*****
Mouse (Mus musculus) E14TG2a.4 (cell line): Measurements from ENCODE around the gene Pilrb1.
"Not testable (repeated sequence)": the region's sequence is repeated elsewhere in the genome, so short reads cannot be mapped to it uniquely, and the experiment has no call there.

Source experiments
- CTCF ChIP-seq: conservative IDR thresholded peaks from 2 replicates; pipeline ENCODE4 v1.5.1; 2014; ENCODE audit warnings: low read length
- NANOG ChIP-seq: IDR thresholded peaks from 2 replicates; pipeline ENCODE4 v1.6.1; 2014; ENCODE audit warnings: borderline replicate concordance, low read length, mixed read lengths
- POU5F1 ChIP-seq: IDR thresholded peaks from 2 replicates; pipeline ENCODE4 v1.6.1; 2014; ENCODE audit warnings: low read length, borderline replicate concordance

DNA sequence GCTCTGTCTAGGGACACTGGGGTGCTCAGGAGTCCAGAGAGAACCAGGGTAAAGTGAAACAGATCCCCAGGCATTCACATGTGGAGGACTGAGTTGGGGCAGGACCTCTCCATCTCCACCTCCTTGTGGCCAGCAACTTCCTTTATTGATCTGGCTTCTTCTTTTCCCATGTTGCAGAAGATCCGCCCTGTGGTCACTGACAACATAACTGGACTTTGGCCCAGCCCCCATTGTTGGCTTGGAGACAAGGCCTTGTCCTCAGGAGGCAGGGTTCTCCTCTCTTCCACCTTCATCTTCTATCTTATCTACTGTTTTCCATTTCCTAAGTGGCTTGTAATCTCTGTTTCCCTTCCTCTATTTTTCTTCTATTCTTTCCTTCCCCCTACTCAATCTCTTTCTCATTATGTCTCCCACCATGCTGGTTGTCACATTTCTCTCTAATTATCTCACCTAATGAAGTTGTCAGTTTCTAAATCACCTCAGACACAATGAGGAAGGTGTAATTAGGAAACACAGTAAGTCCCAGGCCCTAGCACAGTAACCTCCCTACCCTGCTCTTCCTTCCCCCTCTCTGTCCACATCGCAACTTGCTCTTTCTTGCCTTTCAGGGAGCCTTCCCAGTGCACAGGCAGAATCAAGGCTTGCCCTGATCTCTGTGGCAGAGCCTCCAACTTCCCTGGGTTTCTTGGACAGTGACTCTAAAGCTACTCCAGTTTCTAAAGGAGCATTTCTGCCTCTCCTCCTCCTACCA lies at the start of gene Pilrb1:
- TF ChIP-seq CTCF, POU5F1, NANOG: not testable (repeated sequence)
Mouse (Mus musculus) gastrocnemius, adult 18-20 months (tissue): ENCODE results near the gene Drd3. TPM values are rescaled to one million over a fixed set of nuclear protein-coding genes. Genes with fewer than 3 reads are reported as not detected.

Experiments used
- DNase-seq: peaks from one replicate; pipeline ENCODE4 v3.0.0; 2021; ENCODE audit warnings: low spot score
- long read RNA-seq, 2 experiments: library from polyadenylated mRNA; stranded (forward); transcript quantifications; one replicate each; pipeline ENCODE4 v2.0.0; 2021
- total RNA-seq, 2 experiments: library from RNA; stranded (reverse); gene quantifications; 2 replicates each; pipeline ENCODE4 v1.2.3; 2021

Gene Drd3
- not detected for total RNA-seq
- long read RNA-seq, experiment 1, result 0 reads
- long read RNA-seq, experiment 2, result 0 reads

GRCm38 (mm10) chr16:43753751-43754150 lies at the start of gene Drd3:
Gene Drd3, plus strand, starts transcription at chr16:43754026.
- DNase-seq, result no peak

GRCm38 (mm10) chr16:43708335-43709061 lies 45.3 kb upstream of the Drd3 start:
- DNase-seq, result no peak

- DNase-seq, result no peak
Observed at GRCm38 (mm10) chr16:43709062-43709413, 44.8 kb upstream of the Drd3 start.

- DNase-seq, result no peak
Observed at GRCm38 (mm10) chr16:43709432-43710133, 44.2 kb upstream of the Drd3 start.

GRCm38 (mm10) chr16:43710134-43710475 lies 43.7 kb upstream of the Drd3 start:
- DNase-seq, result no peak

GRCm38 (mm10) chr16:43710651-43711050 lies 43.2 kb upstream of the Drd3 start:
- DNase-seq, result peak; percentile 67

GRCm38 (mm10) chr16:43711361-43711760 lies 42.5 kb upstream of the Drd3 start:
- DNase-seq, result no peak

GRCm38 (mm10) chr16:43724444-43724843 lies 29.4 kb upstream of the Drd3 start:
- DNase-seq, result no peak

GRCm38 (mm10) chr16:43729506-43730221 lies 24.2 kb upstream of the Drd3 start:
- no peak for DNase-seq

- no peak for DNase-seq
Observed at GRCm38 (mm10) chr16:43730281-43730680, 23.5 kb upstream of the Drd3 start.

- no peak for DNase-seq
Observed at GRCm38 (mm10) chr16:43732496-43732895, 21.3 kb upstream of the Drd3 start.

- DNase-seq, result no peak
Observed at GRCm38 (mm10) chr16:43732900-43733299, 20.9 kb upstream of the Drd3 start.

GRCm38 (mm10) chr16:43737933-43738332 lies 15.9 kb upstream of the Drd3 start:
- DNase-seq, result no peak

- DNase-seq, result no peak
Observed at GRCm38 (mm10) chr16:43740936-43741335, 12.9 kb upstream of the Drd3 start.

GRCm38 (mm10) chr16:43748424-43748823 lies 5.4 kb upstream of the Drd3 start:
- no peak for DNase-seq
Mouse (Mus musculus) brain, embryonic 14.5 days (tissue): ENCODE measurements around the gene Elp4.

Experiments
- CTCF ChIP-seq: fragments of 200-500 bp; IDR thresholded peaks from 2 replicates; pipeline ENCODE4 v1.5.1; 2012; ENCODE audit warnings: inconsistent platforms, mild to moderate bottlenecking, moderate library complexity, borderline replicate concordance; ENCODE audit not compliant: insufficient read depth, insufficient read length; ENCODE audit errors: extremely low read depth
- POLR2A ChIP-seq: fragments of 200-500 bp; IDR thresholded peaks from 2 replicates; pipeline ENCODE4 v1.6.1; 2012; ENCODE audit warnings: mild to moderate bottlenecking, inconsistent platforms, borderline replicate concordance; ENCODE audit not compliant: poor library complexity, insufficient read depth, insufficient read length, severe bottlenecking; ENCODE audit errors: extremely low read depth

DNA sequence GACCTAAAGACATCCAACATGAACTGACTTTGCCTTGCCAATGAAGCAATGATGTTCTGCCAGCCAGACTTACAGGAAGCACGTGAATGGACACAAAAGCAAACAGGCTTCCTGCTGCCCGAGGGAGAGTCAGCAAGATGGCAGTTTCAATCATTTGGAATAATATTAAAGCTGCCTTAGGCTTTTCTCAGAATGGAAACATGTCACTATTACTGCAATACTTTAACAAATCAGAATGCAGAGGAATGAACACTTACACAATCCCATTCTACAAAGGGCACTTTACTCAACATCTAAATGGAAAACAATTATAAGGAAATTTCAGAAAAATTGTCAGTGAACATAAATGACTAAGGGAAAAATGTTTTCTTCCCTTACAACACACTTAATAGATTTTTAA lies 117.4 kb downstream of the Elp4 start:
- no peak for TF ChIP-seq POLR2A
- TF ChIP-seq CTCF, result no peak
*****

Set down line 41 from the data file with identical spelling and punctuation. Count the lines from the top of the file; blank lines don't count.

- DNase-seq, result no peak